Water rocket: SpaceX looking to build offshore spaceports

In a SpaceX animated video from 2017, a group of passengers is shown boarding a sleek, high-speed ferry for a quick ride out to a floating platform where awaits a towering Starship — BFR as it was known back then — atop a Super Heavy booster, ready to carry the passengers to nearly any destination on Earth in under 30 minutes.

The video was an advertisement for the company’s Earth destination aspirations for the 100-passenger Starship, though the plan ultimately is to send humans to the Moon and Mars aboard the spacecraft under development at SpaceX’s Boca Chica production complex. And it appears the company’s founder and CEO Elon Musk was serious about the offshore spaceport part. Boca Chica facility, 22 miles east of Brownsville, is advertising for offshore operations engineers to “work as part of a team of engineers and technicians to design and build an operational offshore rocket launch facility,” and for an offshore systems technician whose job in part would be “fabricate, maintain and operate ship and launch sites systems.”

Musk tweeted on July 16 that “SpaceX is building floating, superheavy-class spaceports for Mars, moon & hypersonic travel around Earth.”

“Hypersonic” refers to speeds much faster than the speed of sound. If the fact that SpaceX wants its offshore operations people at Boca Chica is any indication, at least one floating spaceport will be located off the South Texas coast. Musk said that for safety’s sake, offshore launches would have to take place far from the coast, which means they might not be viewable from land.

“We need to be far enough away so as not to bother heavily populated areas,” Musk tweeted. “The launch & landing are not subtle. But you could get within a few miles of the spaceport in a boat.”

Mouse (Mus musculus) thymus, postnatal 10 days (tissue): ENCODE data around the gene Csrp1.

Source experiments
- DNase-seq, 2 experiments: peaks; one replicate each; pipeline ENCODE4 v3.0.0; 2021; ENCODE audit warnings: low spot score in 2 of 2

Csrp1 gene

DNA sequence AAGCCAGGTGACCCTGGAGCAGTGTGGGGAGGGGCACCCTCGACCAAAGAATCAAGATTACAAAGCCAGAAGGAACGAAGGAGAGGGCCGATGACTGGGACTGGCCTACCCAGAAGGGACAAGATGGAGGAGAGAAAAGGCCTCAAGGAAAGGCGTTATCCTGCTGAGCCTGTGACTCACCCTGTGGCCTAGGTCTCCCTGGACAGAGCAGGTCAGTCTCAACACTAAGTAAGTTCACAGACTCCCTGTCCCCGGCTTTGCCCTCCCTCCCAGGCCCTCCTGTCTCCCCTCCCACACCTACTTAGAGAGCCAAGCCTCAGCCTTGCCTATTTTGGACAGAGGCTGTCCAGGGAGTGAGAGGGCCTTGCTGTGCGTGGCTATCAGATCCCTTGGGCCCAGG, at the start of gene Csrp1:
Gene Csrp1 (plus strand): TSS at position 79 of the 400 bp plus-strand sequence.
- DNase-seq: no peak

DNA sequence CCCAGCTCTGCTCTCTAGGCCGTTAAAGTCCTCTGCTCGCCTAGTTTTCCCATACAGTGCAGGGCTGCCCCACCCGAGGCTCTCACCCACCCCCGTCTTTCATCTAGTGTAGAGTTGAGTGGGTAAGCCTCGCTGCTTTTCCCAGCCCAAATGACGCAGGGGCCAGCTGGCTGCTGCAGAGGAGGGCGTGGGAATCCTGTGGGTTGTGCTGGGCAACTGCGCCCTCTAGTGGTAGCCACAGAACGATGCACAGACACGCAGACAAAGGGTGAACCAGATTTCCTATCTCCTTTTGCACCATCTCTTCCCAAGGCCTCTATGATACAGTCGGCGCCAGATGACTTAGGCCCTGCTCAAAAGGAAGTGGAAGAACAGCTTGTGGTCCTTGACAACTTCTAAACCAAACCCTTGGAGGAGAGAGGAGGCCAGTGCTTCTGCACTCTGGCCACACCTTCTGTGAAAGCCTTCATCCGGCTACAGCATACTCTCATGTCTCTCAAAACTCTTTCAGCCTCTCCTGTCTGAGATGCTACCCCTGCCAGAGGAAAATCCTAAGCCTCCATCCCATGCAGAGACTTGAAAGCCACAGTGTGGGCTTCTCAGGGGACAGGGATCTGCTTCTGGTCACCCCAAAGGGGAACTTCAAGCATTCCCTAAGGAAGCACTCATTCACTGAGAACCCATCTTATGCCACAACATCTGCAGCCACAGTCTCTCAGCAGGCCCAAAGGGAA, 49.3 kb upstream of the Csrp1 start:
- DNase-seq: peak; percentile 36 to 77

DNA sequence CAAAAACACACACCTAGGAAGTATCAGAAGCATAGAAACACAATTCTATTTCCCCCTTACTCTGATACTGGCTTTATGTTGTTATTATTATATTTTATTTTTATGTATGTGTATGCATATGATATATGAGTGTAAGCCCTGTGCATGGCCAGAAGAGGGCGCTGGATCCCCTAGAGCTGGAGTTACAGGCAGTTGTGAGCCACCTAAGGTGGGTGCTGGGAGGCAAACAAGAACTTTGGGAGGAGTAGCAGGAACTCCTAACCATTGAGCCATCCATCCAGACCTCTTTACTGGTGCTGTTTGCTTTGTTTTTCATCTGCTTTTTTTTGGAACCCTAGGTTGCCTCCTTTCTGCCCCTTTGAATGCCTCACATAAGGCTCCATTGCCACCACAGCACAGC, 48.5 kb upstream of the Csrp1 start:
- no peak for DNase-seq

He tweeted on June 6 that the company is pursuing three options for the first launch involving the massive, 31-engine Super Heavy booster: Boca Chica, Florida’s Kennedy Space Center or an offshore platform. The six-engine, Starship and Super Heavy together would stand 394 feet tall, the Starship 160 feet in height on its own. The stainless steel rings that comprise the Starship SN5 and SN6 prototypes have already been “stacked” at Boca Chica and testing on the SN5 should begin soon. Starship SN4 was destroyed in a May 29 explosion caused by a leaky ground support equipment fuel line.

“Giant high bay coming soon,” Musk tweeted on June 6, referring to a Vertical Assembly Building for stacking rings for the Super Heavy, which is designed to carry 3,600 tons of propellant, 80 percent of which will be densified liquid oxygen, he said. The Boca Chica production yard already has one VAB for Starship prototype stacking.

Musk tweeted that a number of test flights will have to take place before Starship carries commercial passengers on Earth-to-Earth trips, and that the first test flights could begin in two or three years. But his eyes are still on Mars.

At the 2014 groundbreaking of the Boca Chica site, he told reporters: “It could very well be that the first person that departs for another planet could depart from this location.” On June 6, beneath an aerial photo of the Boca Chica complex, Musk tweeted: “Gateway to Mars.”

Cameron County Judge Eddie Treviño Jr. has authorized the closing of Boca Chica Beach and S.H. 4 from F.M. 1419 to the beach from 8 a.m. to 5 p.m. on June 19 for “test launch activities,” with June 22 and/or June 23 at alternate days, also between 8 a.m. and 5 p.m. The Federal Aviation Administration on May 28 granted SpaceX a two-year license to conduct suborbital Starship flight tests at Boca Chica.